The Arizona Department of Transportation (ADOT) mentioned that they have been using drones for surveying data and traffic videos. "The maintenance team was very happy to have aerial video. It also is going to help from a standpoint of how much it costs. Flights using an airplane are more expensive than flying a drone," said Doug Nintzel, the agency spokesman. The ADOT's drone fleet is rising, and drones are also used for bridge inspections and geotechnical work.
According to the DJI's report, around 65 people have been rescued by drones in the last year. The report, "More Lives Saved: A Year Of Drone Rescues Around The World," features the innovative drone technology, and the rapid adoption by first responders to increase the pace of drone use in critical public safety missions. Reports have also stated that drones have dropped buoys to struggling swimmers in Australia and Brazil, and found helpless people in fields, rivers, and mountains. Approximately, 22 out of 65 "were at great risk of death, such as stranded in a body of water or exposed to hazardous weather." "Drones allow rescuers a way to find missing people, deliver supplies like food and life vests, and cut search and response times from hours to minutes," says Brendan Schulman, DJI's Vice-President of policy and legal affairs.
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Drones, providing a bird's eye view, keep on innovating and offering something new. The sensor-carrying drones are a hot buzz these days. The new hardware and software that can coordinate sensor carrying drones would help in evaluating local atmospheric conditions, measuring electronic signals, and mapping the areas. "The system is designed to be application-agnostic in the sense that you can use our APIs and libraries to build any kind of autonomous solution that you want," says Kevin Lin, an engineering student of Rice University. The team with the engineers developed a platform that can carry out a wide range of sensing tasks on its own.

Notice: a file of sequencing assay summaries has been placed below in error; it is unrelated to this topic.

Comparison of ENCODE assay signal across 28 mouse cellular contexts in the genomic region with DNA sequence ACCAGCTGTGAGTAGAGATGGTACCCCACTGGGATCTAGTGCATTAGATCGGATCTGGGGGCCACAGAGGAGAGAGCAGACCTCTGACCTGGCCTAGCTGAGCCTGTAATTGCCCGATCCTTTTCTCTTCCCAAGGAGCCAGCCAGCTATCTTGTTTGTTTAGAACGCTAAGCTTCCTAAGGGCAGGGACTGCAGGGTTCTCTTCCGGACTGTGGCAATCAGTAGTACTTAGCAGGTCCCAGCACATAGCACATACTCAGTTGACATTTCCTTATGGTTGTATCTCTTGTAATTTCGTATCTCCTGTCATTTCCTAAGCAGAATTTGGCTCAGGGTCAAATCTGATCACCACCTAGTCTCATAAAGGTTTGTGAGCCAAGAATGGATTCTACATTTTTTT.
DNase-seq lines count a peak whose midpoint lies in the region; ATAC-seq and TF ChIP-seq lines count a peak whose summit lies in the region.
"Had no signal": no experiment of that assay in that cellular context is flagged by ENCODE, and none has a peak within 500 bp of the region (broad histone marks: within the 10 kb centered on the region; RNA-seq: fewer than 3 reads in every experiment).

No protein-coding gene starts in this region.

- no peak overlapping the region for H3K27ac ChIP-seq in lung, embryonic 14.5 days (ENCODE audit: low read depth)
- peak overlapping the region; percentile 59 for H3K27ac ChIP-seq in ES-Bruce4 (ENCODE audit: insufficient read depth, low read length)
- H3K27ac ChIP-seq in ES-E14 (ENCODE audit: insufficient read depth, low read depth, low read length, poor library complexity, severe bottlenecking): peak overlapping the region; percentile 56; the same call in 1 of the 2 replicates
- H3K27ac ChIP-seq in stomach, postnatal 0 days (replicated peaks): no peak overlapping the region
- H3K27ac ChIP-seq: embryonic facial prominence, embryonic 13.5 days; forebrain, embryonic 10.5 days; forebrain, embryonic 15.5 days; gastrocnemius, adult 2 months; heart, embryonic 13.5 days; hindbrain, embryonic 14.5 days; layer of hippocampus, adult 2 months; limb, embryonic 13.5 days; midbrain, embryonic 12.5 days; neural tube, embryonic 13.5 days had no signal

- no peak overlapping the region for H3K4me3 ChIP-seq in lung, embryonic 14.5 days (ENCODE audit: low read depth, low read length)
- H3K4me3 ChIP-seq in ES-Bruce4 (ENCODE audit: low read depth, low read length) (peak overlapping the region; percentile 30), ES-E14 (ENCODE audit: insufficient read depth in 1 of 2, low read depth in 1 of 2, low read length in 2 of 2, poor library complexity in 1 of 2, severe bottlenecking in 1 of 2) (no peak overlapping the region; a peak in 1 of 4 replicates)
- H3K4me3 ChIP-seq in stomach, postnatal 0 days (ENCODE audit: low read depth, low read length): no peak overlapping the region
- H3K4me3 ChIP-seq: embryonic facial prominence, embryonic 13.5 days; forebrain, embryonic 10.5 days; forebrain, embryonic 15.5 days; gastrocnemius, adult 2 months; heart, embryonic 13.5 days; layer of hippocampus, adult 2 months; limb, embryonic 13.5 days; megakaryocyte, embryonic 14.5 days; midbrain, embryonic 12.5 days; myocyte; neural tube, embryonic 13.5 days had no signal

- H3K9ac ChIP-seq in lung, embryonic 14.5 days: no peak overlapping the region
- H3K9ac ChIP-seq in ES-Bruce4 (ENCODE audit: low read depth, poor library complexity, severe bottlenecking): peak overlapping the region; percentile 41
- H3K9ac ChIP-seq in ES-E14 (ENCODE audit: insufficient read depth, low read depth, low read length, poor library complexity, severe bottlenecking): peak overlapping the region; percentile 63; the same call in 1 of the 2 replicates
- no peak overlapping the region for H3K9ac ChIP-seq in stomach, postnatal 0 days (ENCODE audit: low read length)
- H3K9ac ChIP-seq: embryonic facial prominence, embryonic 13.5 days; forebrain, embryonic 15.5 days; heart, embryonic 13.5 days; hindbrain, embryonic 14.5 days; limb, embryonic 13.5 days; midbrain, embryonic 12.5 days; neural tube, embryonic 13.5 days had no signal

Drones have become the ultimate option for monitoring, surveying and inspection. Enel, the multinational energy company has implemented this strategy and selected Percepto's Sparrow system to monitor the Torrevaldaliga Nord power plant in Italy. The Sparrow's AI and computer vision technology will allow it to operate as independently as possible, and the collected aerial footage, photography is transmitted to Enel in real-time. "While drones are touted as the technology of the future, the ability to act autonomously unlocks their true potential, enabling them to act as a responsible, independent and smart team member that provides not only a bird's eye view of facilities, but real, actionable insights," said Percepto CEO, Dor Abuhasira. The goal is to introduce cost-effective and practical drone support to a business model attempting to continuously refine itself.